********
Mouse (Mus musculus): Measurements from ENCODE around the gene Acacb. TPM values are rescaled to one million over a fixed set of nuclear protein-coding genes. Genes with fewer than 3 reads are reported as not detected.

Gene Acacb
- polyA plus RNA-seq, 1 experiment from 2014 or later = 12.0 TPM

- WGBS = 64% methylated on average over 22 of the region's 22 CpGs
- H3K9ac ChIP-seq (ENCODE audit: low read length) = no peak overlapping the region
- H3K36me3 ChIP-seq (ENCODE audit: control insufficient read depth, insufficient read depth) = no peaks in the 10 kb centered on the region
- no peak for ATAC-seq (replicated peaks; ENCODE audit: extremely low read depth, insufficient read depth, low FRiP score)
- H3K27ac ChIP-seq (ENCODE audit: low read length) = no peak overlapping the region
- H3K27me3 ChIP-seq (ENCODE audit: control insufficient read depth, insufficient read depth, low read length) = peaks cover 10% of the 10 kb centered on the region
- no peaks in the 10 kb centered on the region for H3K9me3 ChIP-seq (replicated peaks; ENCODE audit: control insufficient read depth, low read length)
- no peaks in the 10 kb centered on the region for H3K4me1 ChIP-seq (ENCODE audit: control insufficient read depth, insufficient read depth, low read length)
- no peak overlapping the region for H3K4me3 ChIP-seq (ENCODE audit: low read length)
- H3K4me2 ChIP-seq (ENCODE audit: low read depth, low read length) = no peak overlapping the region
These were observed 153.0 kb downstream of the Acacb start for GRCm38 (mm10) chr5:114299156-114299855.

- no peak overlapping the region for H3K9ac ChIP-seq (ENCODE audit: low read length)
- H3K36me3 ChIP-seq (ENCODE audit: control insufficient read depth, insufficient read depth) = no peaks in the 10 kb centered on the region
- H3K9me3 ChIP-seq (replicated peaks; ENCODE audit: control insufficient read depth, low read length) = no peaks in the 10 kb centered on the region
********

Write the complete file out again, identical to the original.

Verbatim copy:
Mouse (Mus musculus): Measurements from ENCODE around the gene Acacb. TPM values are rescaled to one million over a fixed set of nuclear protein-coding genes. Genes with fewer than 3 reads are reported as not detected.

Gene Acacb
- polyA plus RNA-seq, 1 experiment from 2014 or later = 12.0 TPM

- WGBS = 64% methylated on average over 22 of the region's 22 CpGs
- H3K9ac ChIP-seq (ENCODE audit: low read length) = no peak overlapping the region
- H3K36me3 ChIP-seq (ENCODE audit: control insufficient read depth, insufficient read depth) = no peaks in the 10 kb centered on the region
- no peak for ATAC-seq (replicated peaks; ENCODE audit: extremely low read depth, insufficient read depth, low FRiP score)
- H3K27ac ChIP-seq (ENCODE audit: low read length) = no peak overlapping the region
- H3K27me3 ChIP-seq (ENCODE audit: control insufficient read depth, insufficient read depth, low read length) = peaks cover 10% of the 10 kb centered on the region
- no peaks in the 10 kb centered on the region for H3K9me3 ChIP-seq (replicated peaks; ENCODE audit: control insufficient read depth, low read length)
- no peaks in the 10 kb centered on the region for H3K4me1 ChIP-seq (ENCODE audit: control insufficient read depth, insufficient read depth, low read length)
- no peak overlapping the region for H3K4me3 ChIP-seq (ENCODE audit: low read length)
- H3K4me2 ChIP-seq (ENCODE audit: low read depth, low read length) = no peak overlapping the region
These were observed 153.0 kb downstream of the Acacb start for GRCm38 (mm10) chr5:114299156-114299855.

- no peak overlapping the region for H3K9ac ChIP-seq (ENCODE audit: low read length)
- H3K36me3 ChIP-seq (ENCODE audit: control insufficient read depth, insufficient read depth) = no peaks in the 10 kb centered on the region
- H3K9me3 ChIP-seq (replicated peaks; ENCODE audit: control insufficient read depth, low read length) = no peaks in the 10 kb centered on the region